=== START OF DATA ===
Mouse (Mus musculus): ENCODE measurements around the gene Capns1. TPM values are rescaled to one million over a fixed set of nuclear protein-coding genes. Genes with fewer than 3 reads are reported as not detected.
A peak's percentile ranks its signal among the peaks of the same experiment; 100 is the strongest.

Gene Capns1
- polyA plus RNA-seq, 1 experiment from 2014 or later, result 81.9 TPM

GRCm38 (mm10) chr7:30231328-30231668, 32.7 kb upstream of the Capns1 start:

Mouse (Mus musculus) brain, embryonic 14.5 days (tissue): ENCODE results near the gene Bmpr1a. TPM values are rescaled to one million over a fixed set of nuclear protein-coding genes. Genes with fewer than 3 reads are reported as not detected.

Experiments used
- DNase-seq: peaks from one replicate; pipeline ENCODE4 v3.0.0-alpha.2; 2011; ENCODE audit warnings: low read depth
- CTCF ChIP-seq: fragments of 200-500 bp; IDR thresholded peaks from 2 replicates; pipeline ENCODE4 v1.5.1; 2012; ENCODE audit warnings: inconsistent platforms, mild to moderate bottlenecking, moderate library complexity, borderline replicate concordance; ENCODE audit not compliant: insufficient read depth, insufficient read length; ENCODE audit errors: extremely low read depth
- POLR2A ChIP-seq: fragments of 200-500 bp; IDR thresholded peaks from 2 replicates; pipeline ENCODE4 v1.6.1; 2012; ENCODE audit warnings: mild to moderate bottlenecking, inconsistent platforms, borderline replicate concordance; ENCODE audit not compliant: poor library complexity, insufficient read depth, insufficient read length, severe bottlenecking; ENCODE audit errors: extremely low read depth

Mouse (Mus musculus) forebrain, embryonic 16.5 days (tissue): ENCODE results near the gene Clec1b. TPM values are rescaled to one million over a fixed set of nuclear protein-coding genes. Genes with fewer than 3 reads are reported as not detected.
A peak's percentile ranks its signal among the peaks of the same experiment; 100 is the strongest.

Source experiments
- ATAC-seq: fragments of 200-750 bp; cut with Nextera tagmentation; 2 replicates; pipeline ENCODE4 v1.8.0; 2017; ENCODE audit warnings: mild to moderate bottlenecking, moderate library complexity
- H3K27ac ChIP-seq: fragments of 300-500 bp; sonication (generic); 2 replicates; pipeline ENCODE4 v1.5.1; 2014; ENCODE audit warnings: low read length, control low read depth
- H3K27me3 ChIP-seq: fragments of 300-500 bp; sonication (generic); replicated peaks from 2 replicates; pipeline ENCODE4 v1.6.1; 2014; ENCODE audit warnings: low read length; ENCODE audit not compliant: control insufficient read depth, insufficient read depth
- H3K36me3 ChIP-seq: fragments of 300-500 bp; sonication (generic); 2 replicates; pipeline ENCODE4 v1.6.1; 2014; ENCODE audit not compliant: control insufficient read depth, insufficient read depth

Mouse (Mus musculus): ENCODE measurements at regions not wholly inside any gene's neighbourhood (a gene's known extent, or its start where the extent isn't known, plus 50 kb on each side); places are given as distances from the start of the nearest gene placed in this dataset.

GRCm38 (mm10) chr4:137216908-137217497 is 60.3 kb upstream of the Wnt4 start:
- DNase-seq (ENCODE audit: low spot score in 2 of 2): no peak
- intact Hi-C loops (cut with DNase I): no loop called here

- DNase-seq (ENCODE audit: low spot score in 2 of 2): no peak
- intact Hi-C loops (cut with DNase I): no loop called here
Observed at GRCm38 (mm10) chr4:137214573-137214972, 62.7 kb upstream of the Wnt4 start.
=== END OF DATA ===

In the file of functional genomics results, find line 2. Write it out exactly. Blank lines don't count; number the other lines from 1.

A peak's percentile ranks its signal among the peaks of the same experiment; 100 is the strongest.